How valuable is the (JI) Job Instruction Breakdown in capturing employee skill and knowledge before your most skilled and experienced people, the ones  that actually make a process work, walk out the door when they retire or move on to other jobs?

The following true incident clearly demonstrates the value of having  JI Breakdowns for all jobs.

The most experienced operator on the complex chucking machines (Frenchie was his nickname) was about to retire after about 40 years on the job. This chucking operation was used to make internal configurations in the end of heavy walled tubes. The process record (work instructions) for this chucking operation was about 30 pages in length and included several tables listing different adjustments for each of several models and configurations of product. In a bit of a panic, knowing that Frenchie was about to retire, the Chief Supervisor of the area directed the department Foreman to spend all day of Frenchie’s last week on the job in the break room buying Frenchie all the coffee he could drink and writing down everything Frenchie knew about running the chucking operation.

Frenchie had a little brown notebook that he carried in his back pocket with his notes on how to adjust the machine or cutters, etc. in order to avoid or eliminate various problems on each product model. The 30 pages of information in the work instructions were variously incorrect or incomplete and did not contain any of the tricks that Frenchie had hit onto over the years. The Chief Supervisor knew that each day, during normal operation of the process, Frenchie would pull his oil-stained notebook from his back pocket during machine change overs or when looking to reduce runout, eliminate rings or whips, etc. in the complex internal geometry.

In the above case, at least the Chief Supervisor knew that the way that work was done (in order to avoid or correct problems) was different than what was written in the work instructions. This gave the company a chance, albeit a last minute chance, to capture the “one best way” before it walked out the door with Frenchie. How many cases exist in every company in which they don’t know how work is really done on critical jobs? They only find out that they don’t know when their real subject matter experts have left and their Quality, Cost, Production and/or Safety performance has fallen off the shelf.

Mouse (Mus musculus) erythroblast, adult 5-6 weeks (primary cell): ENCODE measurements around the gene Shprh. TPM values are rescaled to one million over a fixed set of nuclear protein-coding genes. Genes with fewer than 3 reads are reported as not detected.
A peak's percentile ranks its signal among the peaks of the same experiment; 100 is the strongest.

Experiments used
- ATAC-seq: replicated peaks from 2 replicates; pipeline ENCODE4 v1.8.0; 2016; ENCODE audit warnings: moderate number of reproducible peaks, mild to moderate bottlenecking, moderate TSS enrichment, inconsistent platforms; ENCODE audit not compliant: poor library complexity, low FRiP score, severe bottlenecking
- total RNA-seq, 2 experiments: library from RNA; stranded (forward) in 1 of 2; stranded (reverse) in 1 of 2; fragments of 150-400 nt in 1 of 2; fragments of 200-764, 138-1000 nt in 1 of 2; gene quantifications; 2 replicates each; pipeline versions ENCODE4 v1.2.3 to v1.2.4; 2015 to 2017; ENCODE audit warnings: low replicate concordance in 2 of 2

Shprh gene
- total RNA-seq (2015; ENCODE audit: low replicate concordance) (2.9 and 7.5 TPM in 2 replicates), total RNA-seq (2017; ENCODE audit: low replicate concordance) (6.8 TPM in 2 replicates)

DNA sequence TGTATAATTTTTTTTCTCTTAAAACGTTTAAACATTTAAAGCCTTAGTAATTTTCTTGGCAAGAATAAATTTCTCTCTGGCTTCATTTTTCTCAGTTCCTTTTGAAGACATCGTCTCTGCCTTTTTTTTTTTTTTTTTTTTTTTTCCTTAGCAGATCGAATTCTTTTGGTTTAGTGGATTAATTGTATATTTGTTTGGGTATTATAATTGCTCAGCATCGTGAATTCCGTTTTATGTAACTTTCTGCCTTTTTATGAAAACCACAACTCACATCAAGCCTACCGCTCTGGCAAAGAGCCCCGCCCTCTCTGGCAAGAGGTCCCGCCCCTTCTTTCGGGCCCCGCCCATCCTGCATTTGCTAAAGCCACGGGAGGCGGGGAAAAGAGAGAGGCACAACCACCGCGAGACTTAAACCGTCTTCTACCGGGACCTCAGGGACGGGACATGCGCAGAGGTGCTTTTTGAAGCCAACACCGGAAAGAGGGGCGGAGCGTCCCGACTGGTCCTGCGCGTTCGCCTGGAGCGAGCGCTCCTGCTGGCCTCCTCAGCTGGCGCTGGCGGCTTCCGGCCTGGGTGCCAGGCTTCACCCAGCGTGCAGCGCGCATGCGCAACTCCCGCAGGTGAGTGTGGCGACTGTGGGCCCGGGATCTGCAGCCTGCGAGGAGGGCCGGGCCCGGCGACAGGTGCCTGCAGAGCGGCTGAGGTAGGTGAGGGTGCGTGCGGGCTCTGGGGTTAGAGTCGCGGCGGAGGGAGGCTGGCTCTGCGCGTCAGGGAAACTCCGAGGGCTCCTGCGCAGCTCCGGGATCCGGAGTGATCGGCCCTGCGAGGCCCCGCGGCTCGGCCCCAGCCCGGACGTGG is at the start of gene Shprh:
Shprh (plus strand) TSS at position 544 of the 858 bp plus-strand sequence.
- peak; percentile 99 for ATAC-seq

When making a Job Instruction Breakdown, we work with the people who actually do the job, while they are doing the job. We identify and capture those tricks or knacks that have been learned through years of trial and error, so that others don’t have to go through more years of trial and error with resulting wastes of scrap, rework, delays, injuries, etc. Once we have a good Job Instruction Breakdown, we have the “one-best-way” to do a job in a simple, teachable format. This can then be used to get new operators to quickly have the skill and understanding required to do the job correctly, safely, and conscientiously.

Another TWI/JI success story:

This was part of one company’s experience when they first started to “do” JI. Their initial approach was to create 100+ Job Instruction Breakdowns (JIBs) to cover the 100+ different jaw sets to be inserted into their chucks. In thinking about all this work, they asked themselves if they really needed 100 JIBs …. Which led to the question “Why do we need 100 different sets of jaws …. Which led to this company standardizing their jaw sets (they now have 30 to cover the same workload) …. And they have 1 JIB which covers the insertion of any of the 30 jaw sets.

Indirectly, JI changed their whole way of thinking. They improved from both ends!

100 chuck jaw sets     –>     30 jaw sets                            1 JIB     <–     100 JIBs

The purpose of the Job Relations (JR) component of TWI is to:

  • Increase Quality
  • Increase Production
  • Reduce Cost
  • Reduce accidents

So, how does JR help do that?

The following story was told by a 1st line Supervisor from a large manufacturing facility that recently attended a JR class that sheds some light on how JR does in fact “help do that”.